Nature of Differentiation

This unit uses preassessment to identify student differences. In Lesson 3, the career investigation is differentiated by interest. In Lessons 3, 6, and 7, the career profile, nanotechnology product advertisement, and presentation are differentiated by communication preference. The entire unit is designed using content that is at a higher level of abstraction, higher level of complexity, and increased depth compared to the standards middle school science curriculum. The pacing is faster than typical middle school curricula. The content is authentic because a cutting-edge, contemporary science topic is explored in a context that relates to middle schools students - the use of nanotechnology in school physical education clothing. Appropriate scaffolding is provided to assist all learners in mastering the goals of this unit. The nature of the content, the highlighted practicing professional chosen for discussion of traits, and the profile of a college preparatory program support talent development in STEM. However, allowing students to choose a career to investigate that matches an area of personal passion differentiates this talent development activity by interest.


Throughout this problem-based learning unit, students seek answers to questions that they have generated based on what they want to learn.
In Lesson 3, Scale of Objects, students explore objects that are of interest to them in each scale range.
In Lesson 5, What does it take to be a nanoscientist?, students explore careers in areas of personal interest.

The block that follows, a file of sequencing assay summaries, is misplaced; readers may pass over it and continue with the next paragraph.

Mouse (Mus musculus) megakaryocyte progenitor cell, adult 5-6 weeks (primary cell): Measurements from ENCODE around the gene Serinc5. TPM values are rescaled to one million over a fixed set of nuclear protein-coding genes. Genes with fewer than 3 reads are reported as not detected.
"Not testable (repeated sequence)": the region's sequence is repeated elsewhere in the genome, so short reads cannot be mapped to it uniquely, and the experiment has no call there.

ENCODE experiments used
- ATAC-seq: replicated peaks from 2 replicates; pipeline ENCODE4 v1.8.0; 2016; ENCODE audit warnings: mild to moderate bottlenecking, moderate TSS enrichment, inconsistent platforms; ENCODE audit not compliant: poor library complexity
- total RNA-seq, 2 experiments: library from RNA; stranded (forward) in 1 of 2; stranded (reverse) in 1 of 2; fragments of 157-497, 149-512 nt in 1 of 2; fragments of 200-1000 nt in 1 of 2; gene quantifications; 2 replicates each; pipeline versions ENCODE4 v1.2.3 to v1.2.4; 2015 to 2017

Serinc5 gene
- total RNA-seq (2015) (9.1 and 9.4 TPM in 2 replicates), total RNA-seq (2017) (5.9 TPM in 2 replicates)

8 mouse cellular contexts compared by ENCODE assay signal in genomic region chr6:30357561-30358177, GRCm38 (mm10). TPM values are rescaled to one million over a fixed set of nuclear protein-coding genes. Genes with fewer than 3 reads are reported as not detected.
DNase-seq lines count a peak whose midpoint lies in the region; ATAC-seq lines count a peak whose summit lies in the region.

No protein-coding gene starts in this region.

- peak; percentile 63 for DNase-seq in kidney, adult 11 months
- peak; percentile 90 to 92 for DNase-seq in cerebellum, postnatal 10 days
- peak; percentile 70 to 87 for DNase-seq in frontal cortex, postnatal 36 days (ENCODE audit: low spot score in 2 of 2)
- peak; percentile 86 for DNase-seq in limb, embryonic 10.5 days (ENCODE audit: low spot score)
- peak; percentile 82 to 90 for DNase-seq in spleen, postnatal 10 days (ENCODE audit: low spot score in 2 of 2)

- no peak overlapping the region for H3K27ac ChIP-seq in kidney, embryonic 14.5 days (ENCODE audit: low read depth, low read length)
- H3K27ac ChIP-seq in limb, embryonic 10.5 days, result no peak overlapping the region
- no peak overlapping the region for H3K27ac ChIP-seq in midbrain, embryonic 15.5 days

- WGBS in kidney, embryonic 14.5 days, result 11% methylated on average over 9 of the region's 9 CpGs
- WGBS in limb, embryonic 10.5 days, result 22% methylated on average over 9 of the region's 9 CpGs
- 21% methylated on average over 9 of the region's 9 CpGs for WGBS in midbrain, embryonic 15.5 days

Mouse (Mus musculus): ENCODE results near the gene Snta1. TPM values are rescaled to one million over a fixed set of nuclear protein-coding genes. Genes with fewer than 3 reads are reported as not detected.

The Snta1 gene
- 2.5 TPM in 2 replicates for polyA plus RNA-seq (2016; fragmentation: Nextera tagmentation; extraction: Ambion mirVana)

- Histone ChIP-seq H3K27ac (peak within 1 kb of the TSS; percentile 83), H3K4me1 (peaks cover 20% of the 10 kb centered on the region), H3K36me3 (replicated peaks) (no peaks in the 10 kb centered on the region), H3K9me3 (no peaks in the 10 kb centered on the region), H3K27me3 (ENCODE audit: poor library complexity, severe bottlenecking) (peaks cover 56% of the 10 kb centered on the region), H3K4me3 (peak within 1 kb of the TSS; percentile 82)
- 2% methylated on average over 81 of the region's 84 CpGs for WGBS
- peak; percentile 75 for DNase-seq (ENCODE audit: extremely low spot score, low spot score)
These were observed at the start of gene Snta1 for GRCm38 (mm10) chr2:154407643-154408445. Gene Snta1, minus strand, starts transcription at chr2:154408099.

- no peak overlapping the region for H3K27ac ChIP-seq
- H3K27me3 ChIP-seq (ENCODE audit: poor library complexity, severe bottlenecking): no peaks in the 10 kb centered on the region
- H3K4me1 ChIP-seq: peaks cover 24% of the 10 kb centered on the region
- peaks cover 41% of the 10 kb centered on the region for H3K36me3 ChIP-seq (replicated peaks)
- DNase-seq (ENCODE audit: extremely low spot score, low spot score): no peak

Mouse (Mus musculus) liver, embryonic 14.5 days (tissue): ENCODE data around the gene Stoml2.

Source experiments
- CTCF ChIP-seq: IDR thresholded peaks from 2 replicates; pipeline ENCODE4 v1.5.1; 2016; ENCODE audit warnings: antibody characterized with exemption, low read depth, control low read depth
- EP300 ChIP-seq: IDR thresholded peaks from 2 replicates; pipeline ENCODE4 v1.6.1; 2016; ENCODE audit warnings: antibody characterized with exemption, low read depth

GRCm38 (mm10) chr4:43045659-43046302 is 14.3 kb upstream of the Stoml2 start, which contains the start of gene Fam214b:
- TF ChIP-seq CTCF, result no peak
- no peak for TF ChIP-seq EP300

The unit uses constructivist pedagogies to facilitate student learning about scale and nanoscience.


In Lesson 5, students choose the type of product they would like to produce to communicate information about their chosen career.


Overall, this unit covers content that is beyond the usual curricula of K-12 education. Middle school curricula typically contain content about properties of materials in physical science courses, however, changes in physical properties at the nanoscale are not included. The unit gives high ability students an opportunity to explore an area of cutting-edge science and technology.
In Lesson 4, alternative laboratory activities are provided for students who may have advanced knowledge of the topic.
In Lessons 6 and 7, materials are provided to accommodate a wide levels of reading ability from below grade level to well above grade level. Materials are provided in a variety of formats including text, video, and audio.

Website by Lori Andersen, 2012